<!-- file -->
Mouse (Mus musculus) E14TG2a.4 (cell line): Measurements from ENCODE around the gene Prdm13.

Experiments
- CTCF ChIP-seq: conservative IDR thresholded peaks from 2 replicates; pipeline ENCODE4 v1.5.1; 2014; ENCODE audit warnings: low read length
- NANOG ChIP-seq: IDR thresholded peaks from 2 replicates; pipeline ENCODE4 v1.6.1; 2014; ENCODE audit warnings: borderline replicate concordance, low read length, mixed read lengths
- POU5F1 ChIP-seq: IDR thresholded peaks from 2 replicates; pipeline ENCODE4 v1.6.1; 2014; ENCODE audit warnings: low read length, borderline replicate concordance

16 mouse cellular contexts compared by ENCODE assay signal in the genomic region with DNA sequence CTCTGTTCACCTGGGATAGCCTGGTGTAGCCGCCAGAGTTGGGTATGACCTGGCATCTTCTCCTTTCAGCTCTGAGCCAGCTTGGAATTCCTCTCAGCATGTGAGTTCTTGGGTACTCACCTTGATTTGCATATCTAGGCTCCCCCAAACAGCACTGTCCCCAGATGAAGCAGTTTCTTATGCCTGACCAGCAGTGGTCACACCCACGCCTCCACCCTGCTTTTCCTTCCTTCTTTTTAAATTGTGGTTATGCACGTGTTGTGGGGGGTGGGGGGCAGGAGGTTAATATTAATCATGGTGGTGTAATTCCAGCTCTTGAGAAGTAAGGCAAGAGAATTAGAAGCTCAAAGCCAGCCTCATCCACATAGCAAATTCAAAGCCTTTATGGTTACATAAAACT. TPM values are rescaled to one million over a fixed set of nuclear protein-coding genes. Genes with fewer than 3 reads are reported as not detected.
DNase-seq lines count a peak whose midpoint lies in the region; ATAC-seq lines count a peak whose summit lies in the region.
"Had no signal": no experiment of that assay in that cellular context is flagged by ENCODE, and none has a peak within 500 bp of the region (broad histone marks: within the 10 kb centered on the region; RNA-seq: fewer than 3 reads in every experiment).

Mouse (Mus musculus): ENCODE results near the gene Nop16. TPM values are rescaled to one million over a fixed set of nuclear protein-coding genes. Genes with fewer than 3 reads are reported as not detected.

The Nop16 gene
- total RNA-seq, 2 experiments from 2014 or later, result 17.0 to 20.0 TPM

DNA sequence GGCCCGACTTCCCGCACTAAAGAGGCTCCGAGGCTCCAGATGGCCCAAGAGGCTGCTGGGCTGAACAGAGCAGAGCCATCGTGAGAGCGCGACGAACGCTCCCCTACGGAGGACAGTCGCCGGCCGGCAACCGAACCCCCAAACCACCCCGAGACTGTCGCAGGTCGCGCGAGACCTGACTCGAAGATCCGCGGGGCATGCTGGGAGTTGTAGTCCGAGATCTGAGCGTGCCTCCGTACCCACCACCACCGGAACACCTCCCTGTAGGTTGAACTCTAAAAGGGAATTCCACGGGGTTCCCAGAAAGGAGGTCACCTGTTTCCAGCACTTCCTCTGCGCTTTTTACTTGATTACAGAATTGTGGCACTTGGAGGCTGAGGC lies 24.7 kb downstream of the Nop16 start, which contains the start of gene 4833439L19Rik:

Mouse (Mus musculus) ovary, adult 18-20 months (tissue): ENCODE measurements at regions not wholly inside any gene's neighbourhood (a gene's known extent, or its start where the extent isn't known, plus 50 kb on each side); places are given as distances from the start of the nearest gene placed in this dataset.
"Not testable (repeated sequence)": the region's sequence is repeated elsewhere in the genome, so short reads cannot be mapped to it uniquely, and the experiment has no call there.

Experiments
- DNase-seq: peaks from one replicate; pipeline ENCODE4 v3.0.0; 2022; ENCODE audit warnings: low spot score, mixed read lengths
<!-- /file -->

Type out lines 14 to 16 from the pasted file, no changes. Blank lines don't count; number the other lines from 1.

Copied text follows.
"Not testable (repeated sequence)": the region's sequence is repeated elsewhere in the genome, so short reads cannot be mapped to it uniquely, and the experiment has no call there.

Experiments
- DNase-seq: peaks from one replicate; pipeline ENCODE4 v3.0.0; 2022; ENCODE audit warnings: low spot score, mixed read lengths